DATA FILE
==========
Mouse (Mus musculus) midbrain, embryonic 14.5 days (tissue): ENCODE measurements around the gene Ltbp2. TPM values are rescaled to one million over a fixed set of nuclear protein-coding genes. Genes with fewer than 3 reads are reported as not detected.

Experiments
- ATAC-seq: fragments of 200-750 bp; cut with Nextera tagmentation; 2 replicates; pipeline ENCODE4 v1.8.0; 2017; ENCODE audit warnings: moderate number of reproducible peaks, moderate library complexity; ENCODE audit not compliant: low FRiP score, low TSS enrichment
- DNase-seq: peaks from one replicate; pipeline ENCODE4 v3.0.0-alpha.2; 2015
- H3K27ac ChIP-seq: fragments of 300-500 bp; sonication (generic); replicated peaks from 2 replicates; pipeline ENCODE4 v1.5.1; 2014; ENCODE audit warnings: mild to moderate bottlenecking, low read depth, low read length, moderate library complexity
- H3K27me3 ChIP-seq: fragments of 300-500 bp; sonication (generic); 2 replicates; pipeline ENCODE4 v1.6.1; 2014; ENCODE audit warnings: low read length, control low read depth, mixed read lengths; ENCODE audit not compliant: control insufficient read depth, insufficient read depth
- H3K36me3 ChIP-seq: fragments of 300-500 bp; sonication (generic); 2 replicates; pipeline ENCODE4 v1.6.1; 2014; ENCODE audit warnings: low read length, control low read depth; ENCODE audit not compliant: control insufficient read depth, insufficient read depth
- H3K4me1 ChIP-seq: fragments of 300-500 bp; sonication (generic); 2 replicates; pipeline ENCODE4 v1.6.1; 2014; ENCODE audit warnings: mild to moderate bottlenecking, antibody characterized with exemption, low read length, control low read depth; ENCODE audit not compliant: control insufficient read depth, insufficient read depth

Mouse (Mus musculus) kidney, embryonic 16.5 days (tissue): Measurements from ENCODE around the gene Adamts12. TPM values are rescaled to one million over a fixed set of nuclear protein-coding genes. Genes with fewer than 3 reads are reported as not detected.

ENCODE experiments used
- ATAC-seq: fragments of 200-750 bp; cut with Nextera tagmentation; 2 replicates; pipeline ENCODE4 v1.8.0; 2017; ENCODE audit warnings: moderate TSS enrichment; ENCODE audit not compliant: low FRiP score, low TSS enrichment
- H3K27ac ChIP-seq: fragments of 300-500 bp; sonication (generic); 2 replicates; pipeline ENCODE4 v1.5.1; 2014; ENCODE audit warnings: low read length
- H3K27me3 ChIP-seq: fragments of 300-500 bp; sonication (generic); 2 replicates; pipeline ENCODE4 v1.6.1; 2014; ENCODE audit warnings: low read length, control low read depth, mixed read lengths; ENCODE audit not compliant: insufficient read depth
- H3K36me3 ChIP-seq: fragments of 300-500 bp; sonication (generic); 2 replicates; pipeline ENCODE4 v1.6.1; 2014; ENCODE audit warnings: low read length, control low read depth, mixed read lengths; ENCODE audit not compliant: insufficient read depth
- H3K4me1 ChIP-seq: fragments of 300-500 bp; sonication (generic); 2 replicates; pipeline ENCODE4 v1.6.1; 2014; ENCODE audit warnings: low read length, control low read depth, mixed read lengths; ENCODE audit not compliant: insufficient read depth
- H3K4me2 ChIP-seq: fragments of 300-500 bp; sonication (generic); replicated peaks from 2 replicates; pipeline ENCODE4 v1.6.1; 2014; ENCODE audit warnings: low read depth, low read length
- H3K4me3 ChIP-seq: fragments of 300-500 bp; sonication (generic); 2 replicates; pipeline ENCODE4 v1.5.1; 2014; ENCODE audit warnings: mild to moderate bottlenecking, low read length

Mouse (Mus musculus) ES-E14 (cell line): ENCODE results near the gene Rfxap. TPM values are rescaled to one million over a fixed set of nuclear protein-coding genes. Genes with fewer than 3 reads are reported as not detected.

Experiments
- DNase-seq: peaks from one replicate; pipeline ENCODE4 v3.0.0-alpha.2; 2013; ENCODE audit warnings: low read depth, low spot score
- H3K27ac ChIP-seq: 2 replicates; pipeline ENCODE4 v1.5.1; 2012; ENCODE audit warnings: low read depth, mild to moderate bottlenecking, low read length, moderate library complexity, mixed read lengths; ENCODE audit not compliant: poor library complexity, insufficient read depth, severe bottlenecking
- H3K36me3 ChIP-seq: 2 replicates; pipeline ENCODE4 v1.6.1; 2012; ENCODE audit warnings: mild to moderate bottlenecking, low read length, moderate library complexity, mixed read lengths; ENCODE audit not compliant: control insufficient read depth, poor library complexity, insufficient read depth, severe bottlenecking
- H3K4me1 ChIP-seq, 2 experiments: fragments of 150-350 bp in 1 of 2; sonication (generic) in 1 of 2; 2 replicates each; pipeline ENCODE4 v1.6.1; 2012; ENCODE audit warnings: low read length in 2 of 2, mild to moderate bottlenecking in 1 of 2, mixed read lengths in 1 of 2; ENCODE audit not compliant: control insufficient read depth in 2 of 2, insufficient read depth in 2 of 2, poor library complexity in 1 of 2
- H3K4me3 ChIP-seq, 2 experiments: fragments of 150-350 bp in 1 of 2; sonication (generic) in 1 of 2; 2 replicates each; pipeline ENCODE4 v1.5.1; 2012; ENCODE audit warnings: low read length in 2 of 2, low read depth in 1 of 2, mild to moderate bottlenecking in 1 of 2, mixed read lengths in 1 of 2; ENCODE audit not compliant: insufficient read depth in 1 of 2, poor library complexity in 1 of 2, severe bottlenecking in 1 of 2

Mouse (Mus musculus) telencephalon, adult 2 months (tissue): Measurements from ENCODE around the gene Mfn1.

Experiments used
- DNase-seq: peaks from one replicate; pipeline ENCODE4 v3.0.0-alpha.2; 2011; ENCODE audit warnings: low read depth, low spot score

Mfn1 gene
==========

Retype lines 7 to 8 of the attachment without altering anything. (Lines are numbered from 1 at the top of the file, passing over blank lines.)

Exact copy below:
- H3K36me3 ChIP-seq: fragments of 300-500 bp; sonication (generic); 2 replicates; pipeline ENCODE4 v1.6.1; 2014; ENCODE audit warnings: low read length, control low read depth; ENCODE audit not compliant: control insufficient read depth, insufficient read depth
- H3K4me1 ChIP-seq: fragments of 300-500 bp; sonication (generic); 2 replicates; pipeline ENCODE4 v1.6.1; 2014; ENCODE audit warnings: mild to moderate bottlenecking, antibody characterized with exemption, low read length, control low read depth; ENCODE audit not compliant: control insufficient read depth, insufficient read depth